Ken Burns has been at the forefront of American documentaries for three decades, often focusing on in-depth, multiple part expeditions into the American psyche via Baseball, Jazz, The Civil War, The National Parks: America's Best Idea, Mark Twain, Louis & Clark: The Journey of the Corps of Discovery and more. His new film, The Central Park Five, takes a similar approach by examining contemporary American media and police profiling, but with one singular case: the raped and beaten jogger in Central Park in 1989. Ed Koch, the mayor of New York City at the time, dubbed it the "Crime of the Century," and a media frenzy followed after the arrest of five teenaged black youths, only to find that in 2002, after most of their prison sentences were already served, they in fact were not the assailants, and their youth had already been taken from their hands, forcing them to come of age in prison.
Burns is banking on the idea that their innocence is a revelation that you weren't aware of, and most likely he will be correct in that assumption. The media was in a war with itself in building the story: there were competing scandalous headlines, new terminology for fear in the city that children were "wilding" in wolf packs; Donald Trump took out a full page ad demanding the death penalty, Pat Buchannan called for the oldest boy (16) to be hanged in the streets. Their acquittal and removal of the charge from their record got very little coverage. The police department and the city at large won't admit a mistake. The death rattle of the entire case was their innocence. Burns provides them with a bullhorn.
The twists in the procedural won't be revealed here, but Burns (here co-directing with his daughter Sarah) has a stunning amount of archival footage, including the taped "confessions" of the boys being led by police and prosecutors, another confession from someone outside of the five, courtroom sketches (at least one of the artists has apologized to the five, thinking the way he or she portrayed them might have aided the verdict, according to narrative in the film and an interview Yusef Salaam gave to SocialistWorker.org), politicians and news reporters, and interviews from all five defendants, now innocent victims of media and police railroading.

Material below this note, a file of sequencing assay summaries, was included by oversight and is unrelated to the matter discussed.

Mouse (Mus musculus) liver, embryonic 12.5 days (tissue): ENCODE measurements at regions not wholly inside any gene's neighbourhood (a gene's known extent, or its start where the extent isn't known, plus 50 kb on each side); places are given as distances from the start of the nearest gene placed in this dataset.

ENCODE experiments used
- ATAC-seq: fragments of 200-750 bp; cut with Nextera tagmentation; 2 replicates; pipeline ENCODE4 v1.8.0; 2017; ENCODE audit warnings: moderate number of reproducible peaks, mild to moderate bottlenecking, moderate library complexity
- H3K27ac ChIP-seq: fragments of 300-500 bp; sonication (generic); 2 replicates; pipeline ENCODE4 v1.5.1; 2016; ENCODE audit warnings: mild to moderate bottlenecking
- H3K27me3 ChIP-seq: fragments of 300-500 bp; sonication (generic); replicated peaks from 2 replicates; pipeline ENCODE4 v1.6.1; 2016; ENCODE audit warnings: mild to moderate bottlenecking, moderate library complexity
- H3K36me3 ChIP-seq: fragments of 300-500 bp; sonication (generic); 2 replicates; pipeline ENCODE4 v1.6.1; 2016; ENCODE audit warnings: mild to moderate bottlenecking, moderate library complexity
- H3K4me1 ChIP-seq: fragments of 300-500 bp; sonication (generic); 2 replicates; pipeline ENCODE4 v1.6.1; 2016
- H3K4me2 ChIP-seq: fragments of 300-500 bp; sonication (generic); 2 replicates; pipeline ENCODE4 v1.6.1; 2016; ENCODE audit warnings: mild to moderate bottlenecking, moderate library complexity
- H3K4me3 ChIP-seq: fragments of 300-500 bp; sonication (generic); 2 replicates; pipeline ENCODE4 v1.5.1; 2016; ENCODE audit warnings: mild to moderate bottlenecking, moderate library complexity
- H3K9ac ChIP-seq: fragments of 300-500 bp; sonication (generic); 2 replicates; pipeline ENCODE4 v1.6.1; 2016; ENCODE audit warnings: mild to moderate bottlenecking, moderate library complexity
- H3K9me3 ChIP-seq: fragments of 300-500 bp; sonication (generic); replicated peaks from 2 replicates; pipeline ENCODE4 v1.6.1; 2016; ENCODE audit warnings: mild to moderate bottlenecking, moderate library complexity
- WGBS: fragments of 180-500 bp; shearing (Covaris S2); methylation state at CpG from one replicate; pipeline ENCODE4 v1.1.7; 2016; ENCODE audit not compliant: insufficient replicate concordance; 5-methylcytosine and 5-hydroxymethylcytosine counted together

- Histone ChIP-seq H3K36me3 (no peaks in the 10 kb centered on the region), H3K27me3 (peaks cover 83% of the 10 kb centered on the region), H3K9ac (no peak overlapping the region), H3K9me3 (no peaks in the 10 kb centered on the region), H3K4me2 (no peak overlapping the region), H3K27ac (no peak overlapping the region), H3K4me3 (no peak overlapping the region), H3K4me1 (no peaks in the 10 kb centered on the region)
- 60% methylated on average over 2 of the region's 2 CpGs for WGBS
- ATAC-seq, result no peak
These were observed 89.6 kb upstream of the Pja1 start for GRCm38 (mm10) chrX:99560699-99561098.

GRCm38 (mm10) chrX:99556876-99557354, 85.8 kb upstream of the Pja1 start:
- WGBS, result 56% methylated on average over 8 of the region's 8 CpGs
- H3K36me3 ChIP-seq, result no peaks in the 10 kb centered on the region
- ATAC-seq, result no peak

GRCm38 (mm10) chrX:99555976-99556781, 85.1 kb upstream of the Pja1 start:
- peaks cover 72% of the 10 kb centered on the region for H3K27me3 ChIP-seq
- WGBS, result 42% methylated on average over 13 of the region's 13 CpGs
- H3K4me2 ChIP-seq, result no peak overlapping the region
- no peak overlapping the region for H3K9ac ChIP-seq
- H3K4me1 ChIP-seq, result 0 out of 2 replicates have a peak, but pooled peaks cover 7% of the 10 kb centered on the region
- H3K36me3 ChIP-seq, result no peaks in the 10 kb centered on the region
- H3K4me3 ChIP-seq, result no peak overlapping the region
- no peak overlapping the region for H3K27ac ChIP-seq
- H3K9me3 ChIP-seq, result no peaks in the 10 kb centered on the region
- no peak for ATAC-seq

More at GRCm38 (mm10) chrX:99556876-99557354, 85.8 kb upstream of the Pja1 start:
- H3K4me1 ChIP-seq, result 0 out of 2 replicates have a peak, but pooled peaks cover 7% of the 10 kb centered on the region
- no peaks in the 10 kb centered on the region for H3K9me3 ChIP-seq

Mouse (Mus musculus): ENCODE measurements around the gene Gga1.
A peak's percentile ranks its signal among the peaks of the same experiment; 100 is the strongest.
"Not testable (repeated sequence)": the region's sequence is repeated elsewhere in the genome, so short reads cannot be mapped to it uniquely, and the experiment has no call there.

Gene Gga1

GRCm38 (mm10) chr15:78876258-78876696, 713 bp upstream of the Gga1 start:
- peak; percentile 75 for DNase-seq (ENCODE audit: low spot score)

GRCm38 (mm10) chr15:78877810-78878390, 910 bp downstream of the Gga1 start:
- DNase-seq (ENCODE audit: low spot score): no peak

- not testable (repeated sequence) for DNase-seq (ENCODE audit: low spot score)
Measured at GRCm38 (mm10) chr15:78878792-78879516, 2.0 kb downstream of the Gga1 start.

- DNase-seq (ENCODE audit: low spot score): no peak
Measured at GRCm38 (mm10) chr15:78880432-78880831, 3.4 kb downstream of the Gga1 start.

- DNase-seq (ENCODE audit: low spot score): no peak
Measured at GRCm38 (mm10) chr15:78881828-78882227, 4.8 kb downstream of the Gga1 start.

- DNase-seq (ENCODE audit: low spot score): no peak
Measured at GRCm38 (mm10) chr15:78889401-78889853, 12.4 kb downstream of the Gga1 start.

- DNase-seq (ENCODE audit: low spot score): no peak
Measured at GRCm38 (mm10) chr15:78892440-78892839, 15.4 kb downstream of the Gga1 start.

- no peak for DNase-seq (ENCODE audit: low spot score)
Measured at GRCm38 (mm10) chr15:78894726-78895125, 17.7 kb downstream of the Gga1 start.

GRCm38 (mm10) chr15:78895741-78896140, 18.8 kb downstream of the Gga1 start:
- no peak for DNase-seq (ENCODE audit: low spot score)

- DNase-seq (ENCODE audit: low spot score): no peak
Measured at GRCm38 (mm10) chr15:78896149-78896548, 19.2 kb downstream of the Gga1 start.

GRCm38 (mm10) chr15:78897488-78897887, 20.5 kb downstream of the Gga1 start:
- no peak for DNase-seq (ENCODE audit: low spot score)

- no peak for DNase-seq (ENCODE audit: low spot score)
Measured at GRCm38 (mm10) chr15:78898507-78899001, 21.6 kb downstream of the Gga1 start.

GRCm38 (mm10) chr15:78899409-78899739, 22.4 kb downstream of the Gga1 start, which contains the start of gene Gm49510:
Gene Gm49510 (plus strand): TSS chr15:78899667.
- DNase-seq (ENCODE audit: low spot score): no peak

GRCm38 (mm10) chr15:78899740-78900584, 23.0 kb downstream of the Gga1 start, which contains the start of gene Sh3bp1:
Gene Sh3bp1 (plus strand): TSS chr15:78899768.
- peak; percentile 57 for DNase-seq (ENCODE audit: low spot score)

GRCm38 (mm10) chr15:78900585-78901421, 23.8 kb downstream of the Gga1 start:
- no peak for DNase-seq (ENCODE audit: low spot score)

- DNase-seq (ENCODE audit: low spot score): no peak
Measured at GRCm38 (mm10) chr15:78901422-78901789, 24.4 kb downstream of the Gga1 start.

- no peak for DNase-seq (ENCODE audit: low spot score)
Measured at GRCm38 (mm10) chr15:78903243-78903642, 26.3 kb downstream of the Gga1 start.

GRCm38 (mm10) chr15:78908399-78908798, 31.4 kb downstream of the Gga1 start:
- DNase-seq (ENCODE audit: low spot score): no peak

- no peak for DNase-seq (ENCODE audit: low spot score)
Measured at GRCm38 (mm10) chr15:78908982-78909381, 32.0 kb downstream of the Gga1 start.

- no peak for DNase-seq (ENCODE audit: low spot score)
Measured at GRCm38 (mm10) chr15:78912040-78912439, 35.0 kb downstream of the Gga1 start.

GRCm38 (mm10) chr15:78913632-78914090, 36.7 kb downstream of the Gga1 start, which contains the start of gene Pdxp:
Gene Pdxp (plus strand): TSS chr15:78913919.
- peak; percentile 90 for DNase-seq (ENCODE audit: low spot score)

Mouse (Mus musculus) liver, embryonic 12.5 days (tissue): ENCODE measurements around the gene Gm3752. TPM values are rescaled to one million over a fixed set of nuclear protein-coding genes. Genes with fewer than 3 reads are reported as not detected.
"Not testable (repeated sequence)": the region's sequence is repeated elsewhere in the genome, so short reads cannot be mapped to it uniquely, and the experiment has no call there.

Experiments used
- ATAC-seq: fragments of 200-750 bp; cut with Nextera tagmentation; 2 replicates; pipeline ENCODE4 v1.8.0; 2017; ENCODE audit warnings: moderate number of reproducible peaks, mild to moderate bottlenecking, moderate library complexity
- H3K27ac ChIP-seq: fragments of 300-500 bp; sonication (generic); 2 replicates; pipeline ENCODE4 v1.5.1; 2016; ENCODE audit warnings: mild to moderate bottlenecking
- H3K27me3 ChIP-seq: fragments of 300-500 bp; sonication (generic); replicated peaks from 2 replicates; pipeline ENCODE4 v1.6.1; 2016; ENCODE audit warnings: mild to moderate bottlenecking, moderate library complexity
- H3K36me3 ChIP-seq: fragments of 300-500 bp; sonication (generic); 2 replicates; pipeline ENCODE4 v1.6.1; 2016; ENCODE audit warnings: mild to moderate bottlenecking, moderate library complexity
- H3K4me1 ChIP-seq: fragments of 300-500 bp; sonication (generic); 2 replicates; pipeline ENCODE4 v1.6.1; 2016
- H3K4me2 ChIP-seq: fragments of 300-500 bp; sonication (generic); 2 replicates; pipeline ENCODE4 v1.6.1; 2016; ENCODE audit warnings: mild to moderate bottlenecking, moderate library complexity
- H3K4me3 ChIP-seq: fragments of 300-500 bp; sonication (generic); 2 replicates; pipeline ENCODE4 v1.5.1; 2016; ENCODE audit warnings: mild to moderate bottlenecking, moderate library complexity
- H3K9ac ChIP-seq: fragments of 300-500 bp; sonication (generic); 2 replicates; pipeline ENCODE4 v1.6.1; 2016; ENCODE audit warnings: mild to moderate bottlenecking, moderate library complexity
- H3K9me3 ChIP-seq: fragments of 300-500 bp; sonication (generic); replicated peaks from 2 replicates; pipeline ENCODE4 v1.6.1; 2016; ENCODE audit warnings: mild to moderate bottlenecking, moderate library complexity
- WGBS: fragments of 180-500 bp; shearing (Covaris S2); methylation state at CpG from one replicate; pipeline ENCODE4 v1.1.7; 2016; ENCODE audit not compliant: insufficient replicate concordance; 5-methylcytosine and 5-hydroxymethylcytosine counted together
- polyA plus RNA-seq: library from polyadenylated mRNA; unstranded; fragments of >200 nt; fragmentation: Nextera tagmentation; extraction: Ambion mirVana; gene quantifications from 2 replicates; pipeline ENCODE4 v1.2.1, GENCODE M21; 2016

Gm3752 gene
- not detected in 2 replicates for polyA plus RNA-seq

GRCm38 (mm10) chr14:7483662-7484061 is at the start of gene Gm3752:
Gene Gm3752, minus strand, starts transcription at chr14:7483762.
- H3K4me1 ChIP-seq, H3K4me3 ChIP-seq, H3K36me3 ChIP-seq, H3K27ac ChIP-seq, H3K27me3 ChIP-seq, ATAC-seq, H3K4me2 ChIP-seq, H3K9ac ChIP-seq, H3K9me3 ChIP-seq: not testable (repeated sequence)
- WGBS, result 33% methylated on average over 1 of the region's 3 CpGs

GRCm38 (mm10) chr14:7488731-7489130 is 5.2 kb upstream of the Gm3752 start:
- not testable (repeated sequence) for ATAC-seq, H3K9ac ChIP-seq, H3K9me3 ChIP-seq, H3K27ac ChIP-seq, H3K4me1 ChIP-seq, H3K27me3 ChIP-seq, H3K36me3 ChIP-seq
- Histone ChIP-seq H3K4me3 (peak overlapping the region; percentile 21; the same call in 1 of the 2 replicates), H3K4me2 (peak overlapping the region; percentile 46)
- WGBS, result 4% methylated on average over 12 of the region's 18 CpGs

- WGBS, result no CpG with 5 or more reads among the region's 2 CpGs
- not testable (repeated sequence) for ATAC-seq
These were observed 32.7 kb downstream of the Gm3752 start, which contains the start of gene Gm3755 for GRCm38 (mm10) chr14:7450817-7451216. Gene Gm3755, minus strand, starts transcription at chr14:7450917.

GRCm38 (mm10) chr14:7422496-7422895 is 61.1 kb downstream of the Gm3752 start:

The film is stirring, heartbreaking and galvanizing but, thankfully, not polemic. If Burns has an agenda it is only to humanize the young men who were demonized in the press and lost their youth for a crime they didn't commit. Four of the former five appear on camera, the fifth (Antron McCrary) wishing to be visually anonymous and move on from this past, only provides new audio interviews, without video. It is his interviews that are perhaps most affecting, because the only footage to go with it is footage from during the case: age 14, going to court with his mother, walking through a sea of people clamoring for him to receive the death penalty. With his adult voice laid over footage of his younger self and the viewer not being able to see how he has aged, he and Burns are reminding us that the intense bloodlust, stirred and aided by the media, was directed at a boy, and six lives were horrifically, irreparably changed from one night.
"The Central Park Five" screens Saturday November 3 at 3:30 p.m. at The Egyptian Theatre and Monday November 5th at 1:15pm at the Chinese 6 Theatre, as part of the AFI Film Festival; register for tickets at AFI.com/afifest.
This post has been updated since its original publication.